BC is in the Pink! Thank you all.
As I cruise the waters of northern Vancouver Island, near Sointula, Port McNeill, Alert Bay and the Broughton, fat and sassy little pink salmon are leaping and wriggling everywhere. I thought I would never see this again. These fish are a powerhouse – feeding watersheds throughout the south coast, growing trees, wildlife, tourism and people. I want to give thanks to everyone who made fish farms reduce their sea lice. If the lice levels I discovered in Broughton in 2001 and off Campbell River in 2005 had persisted these salmon would not be here. I would be happy to debate any person, government, company or organization on this anytime, anywhere!
I want to caution you that this is temporary. The scientists I met in Norway warned me: DO NOT RELY ON DRUGS. All parasites whether boll weevils, head lice or sea lice become resistant to drugs. Using chemicals against pests is an arms race we humans lose every time. These fish farms must be removed from the Fraser River migration route before the few sockeye eggs being laid this fall hatch and go to sea. However, we have bought time and in no particular order I have to thank:
The Broughton First Nation Villages who are standing strong against renewal and expansion of salmon farm licenses, Gilford, Kingcome and Hopetown.
Chief Bob Chamberlin of the Broughton who has filed a class-action suit against the fish farms and is a powerful voice for wild salmon in BC.
The Musgamagw Tribal Council, The Coastal Alliance for Aquaculture Reform, Wilderness Tourism Association, Raincoast Conservation, Friends of Clayoquot Sound, Western Wilderness Committee, Save Our Salmon, Wild Salmon Circle who have each added significantly and relentlessly in different ways to bring this to the public, pressuring politicians who seem unable to act and get Marine Harvest to actively reduce their lice to allow this generation of pink salmon to reach the open ocean.
The late Dr. Ransom Myers, and Drs. Rick Routledge, Larry Dill, Martin Krkosek, John Volpe, Mark Lewis for the powerful scientific effort with me towards understanding of the impact of fish farms.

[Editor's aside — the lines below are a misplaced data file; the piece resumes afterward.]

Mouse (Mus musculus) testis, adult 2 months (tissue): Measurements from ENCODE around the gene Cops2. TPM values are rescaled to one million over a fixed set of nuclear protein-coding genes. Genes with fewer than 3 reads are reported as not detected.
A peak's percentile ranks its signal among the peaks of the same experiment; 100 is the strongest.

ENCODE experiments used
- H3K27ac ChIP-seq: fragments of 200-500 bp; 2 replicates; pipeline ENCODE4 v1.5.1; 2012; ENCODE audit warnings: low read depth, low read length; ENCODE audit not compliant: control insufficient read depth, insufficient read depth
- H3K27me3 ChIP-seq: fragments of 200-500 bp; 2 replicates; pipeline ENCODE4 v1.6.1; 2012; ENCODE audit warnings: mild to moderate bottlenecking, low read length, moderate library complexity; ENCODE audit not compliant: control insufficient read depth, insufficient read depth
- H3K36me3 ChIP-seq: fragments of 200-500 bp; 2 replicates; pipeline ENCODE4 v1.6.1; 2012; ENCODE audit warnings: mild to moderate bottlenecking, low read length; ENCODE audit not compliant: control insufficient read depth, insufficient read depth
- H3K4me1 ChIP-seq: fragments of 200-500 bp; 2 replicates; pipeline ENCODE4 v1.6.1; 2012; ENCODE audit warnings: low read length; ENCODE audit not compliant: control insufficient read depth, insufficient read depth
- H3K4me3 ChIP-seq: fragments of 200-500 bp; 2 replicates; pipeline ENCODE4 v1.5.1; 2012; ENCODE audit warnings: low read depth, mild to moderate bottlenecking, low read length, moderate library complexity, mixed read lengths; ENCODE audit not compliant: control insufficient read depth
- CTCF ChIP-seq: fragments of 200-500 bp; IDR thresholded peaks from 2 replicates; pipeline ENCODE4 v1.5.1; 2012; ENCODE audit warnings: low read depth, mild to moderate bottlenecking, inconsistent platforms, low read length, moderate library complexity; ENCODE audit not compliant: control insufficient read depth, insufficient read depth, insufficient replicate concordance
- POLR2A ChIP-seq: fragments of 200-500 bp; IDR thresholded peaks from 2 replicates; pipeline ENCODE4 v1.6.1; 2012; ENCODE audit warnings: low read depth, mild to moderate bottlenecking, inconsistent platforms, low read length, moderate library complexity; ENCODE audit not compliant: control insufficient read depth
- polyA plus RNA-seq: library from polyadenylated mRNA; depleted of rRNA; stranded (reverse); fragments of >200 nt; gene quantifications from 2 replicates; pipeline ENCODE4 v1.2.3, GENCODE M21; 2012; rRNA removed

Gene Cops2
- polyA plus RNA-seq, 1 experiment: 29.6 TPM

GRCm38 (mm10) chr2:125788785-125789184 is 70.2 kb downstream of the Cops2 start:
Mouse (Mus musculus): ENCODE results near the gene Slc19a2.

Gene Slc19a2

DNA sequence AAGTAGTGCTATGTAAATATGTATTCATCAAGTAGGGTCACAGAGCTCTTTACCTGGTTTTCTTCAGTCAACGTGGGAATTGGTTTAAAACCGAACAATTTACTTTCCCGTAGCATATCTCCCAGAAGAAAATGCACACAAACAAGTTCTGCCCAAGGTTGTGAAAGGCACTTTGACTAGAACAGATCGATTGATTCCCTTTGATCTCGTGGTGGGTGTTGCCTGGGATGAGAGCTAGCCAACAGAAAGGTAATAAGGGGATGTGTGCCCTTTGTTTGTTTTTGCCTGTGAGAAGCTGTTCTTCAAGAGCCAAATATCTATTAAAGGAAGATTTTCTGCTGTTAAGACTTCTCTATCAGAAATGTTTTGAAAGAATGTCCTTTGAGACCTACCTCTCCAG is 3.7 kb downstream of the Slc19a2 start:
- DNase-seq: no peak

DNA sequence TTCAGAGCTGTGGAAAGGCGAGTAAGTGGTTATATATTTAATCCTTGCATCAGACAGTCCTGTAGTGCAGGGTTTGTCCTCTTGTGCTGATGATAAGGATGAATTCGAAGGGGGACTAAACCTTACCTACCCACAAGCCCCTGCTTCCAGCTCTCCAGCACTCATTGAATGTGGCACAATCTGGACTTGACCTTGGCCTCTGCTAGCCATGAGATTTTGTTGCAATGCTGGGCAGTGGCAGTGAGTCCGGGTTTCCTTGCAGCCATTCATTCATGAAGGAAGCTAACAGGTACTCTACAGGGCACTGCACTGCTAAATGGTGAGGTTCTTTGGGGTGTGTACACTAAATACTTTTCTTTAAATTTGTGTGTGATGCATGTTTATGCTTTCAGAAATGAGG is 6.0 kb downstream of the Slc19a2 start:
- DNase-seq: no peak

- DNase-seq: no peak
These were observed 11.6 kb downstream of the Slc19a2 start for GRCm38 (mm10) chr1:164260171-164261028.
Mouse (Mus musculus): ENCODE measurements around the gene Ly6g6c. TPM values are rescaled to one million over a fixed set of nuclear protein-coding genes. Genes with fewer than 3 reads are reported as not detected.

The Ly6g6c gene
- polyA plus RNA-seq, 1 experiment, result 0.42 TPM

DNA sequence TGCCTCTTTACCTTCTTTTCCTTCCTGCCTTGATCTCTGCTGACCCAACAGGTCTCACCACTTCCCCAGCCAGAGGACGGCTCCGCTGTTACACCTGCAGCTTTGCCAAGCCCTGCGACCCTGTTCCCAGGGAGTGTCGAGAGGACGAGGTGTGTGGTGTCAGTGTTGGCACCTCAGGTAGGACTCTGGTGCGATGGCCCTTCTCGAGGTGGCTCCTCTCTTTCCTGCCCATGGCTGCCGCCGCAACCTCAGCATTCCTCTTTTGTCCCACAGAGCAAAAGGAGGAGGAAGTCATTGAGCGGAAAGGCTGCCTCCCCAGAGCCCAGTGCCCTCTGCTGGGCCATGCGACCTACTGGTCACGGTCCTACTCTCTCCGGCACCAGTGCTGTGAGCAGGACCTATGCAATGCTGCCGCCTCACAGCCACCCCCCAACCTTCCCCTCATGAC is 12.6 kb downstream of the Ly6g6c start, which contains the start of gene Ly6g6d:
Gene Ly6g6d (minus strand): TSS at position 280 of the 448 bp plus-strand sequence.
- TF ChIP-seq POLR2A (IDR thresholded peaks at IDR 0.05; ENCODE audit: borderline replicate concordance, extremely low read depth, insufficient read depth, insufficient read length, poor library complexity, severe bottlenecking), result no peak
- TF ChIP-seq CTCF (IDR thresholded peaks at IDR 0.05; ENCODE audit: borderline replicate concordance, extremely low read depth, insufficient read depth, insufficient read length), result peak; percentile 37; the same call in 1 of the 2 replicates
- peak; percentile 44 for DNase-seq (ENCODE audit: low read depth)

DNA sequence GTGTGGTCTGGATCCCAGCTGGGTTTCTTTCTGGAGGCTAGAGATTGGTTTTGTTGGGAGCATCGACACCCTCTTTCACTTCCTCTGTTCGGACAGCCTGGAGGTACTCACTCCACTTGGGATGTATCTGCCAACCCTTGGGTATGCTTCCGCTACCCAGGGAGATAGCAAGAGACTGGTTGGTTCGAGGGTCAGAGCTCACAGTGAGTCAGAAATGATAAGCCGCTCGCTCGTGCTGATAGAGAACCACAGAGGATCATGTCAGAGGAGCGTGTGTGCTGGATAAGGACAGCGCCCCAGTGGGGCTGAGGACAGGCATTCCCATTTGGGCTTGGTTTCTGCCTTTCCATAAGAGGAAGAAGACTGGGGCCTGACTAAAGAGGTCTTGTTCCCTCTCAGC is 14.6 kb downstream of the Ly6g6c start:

Steve Bergh and Jody Erikisson for years of work in the Discovery Islands helping us understand sea lice infection rates on pinks, chums, sockeye and herring around the fish farms.
Young biologists from throughout British Columbia who have volunteered on the science projects on fish farm.
The nine hundred small donors to www.adopt-a-fry.org who have fueled my legal challenge to Provincial regulation of fish farms with their ten and twenty dollar bills.
Through this effort and brilliance one salmon farm company began de-lousing their fish to protect the pink salmon. Unfortunately the drug of choice, SLICE, only works for about 6 weeks and so the later runs of sockeye were not thus protected. Earlier this week the Provincial government quietly announced they are pulling out of fish farm regulation. That leaves the federal government holding the now red-hot potato. The federal government managed our cod to commercial extinction and so our work is cut out for us to save the salmon, but at least now the DFO is solely responsible. No more passing the buck. That the Province bailed so soon after the sockeye collapse does make me wonder what they know about this.
If we want our wild sockeye there must be full accounting of disease on every fish farm from Campbell River to Port Hardy in 2007 when these fish went to sea. Only the sockeye that migrated past these farms are in collapse. While there are indeed many impacts, Norwegian fish farm companies have become gatekeepers to our salmon runs. Whether we get our wild salmon home hinges on what the fish farmers do. DFO MUST now apply the Fisheries Act to fish farms www.adopt-a-fry.org .
In my successful legal challenge Judge Hinkson ruled fish farms are a fishery. All the other fisheries; commercial, sport and First Nation, have been told by DFO to reduce their fisheries on sockeye and the salmon farm fishery must do the same. Salmon farms do not belong on BC’s most valuable and important wild salmon migration route – the Fraser sockeye. Halfway measures will not work.
Thank you to all who have brought us the miracle of the life-sustaining runs of beautiful pink salmon home to British Columbia. Clearly we can bring our wild salmon back, lets get on with it!
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